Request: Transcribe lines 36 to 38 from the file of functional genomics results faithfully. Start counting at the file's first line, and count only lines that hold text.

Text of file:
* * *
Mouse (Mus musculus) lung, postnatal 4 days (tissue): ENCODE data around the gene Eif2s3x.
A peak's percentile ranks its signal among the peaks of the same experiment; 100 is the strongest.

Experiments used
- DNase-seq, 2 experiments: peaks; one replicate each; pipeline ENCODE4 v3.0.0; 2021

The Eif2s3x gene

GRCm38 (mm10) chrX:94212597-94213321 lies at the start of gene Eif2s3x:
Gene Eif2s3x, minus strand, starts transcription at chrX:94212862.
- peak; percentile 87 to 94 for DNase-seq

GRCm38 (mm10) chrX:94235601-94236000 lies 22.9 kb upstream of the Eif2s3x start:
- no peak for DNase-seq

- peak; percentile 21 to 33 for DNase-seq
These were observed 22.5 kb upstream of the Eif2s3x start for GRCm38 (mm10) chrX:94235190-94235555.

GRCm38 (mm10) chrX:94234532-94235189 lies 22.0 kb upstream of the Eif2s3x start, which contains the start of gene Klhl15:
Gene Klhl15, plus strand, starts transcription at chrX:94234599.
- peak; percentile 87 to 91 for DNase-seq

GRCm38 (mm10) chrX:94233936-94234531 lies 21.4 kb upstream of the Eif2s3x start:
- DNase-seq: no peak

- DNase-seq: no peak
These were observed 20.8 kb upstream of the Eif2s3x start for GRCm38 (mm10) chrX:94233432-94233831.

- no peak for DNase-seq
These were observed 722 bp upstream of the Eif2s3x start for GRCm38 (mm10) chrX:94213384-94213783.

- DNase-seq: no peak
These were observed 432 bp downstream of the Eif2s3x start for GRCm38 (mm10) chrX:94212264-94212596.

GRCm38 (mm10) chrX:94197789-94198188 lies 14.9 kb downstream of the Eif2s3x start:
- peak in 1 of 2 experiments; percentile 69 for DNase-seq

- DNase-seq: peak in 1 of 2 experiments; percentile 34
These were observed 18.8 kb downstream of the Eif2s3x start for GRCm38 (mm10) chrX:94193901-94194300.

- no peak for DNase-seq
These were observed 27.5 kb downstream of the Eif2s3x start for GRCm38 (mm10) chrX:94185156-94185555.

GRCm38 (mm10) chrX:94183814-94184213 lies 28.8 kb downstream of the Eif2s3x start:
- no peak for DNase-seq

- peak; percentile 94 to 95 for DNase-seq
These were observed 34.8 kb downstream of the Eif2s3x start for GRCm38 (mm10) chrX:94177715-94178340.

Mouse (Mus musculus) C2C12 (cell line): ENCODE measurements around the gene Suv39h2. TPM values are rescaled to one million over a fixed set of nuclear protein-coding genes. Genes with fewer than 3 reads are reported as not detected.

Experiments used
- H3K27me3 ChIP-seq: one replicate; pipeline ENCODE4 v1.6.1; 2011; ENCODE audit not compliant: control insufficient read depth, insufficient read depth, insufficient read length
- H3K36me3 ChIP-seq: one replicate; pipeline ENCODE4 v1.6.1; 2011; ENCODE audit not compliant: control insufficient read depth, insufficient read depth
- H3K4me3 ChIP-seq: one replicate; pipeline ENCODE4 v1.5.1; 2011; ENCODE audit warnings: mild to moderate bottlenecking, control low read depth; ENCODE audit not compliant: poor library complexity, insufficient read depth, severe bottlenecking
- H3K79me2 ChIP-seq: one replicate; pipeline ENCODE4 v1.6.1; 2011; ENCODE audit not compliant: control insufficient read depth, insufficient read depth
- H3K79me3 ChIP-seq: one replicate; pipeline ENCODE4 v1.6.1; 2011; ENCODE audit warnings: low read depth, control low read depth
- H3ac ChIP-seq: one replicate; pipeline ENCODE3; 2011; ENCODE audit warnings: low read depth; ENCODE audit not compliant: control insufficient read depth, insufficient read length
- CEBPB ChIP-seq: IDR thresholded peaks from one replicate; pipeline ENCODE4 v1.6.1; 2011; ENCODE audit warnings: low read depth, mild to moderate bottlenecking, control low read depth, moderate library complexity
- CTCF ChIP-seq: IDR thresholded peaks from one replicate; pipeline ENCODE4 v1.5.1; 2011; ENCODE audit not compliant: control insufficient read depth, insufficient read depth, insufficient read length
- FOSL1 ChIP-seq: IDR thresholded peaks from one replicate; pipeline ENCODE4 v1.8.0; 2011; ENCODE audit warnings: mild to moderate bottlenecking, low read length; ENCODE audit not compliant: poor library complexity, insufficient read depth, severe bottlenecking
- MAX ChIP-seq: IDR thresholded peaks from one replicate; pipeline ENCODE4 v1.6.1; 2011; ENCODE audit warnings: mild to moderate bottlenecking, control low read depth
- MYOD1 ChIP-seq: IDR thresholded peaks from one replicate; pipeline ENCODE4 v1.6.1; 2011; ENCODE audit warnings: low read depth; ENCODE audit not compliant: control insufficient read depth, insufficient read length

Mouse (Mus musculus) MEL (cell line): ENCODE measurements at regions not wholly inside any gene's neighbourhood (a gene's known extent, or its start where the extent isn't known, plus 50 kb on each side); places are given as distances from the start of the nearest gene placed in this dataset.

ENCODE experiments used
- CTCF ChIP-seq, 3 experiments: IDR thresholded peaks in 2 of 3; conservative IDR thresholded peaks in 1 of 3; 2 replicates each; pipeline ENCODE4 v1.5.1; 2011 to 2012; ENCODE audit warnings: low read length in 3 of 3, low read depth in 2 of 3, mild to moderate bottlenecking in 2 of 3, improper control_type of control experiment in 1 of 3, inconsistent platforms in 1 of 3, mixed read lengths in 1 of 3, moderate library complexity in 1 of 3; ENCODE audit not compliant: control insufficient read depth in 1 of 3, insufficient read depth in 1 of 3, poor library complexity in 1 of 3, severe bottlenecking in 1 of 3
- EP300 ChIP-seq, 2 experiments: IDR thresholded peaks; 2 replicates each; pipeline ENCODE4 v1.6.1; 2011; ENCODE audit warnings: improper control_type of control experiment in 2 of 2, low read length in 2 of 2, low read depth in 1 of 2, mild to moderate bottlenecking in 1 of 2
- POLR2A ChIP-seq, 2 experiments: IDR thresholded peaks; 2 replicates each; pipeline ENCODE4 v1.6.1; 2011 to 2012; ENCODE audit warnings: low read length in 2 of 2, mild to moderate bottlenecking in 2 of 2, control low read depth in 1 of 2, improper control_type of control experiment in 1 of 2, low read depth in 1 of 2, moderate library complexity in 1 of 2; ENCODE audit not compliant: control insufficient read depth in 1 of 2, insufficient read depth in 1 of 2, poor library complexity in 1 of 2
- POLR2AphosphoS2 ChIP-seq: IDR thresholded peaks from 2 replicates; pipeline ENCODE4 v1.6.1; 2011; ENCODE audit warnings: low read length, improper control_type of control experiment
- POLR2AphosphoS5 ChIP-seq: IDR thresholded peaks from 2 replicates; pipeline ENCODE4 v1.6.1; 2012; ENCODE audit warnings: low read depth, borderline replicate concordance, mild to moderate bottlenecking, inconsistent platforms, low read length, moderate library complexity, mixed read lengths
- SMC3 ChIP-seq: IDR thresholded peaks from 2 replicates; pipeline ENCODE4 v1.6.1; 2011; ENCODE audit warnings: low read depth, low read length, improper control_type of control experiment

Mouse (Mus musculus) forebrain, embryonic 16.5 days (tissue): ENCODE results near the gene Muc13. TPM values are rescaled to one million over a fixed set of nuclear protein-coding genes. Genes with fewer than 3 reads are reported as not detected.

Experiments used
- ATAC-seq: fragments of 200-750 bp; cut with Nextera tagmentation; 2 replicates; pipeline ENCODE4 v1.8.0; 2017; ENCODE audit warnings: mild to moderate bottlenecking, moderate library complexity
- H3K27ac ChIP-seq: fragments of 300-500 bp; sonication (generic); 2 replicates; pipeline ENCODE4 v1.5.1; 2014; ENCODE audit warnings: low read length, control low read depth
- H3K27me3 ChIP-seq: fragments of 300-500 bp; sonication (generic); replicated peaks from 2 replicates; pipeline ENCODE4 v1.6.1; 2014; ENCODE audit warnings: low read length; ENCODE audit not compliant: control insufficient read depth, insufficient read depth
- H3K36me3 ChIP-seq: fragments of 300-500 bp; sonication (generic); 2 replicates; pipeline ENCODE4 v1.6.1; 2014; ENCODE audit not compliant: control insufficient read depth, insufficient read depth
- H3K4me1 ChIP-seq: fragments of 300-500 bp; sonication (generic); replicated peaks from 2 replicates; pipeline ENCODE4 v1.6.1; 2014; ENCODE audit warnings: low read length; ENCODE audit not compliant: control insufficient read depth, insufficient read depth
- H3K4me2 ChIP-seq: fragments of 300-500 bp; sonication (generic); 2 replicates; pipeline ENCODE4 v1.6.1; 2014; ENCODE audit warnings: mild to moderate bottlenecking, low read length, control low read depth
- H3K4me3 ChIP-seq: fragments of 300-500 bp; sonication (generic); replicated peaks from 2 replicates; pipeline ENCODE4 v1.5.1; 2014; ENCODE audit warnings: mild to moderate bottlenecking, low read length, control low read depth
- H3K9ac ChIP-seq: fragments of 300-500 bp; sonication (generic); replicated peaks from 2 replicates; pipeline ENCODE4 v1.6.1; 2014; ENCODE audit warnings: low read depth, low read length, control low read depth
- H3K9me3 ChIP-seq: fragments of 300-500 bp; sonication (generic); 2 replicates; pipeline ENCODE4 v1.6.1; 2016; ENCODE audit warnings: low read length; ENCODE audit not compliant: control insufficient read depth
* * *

- H3K27me3 ChIP-seq: one replicate; pipeline ENCODE4 v1.6.1; 2011; ENCODE audit not compliant: control insufficient read depth, insufficient read depth, insufficient read length
- H3K36me3 ChIP-seq: one replicate; pipeline ENCODE4 v1.6.1; 2011; ENCODE audit not compliant: control insufficient read depth, insufficient read depth
- H3K4me3 ChIP-seq: one replicate; pipeline ENCODE4 v1.5.1; 2011; ENCODE audit warnings: mild to moderate bottlenecking, control low read depth; ENCODE audit not compliant: poor library complexity, insufficient read depth, severe bottlenecking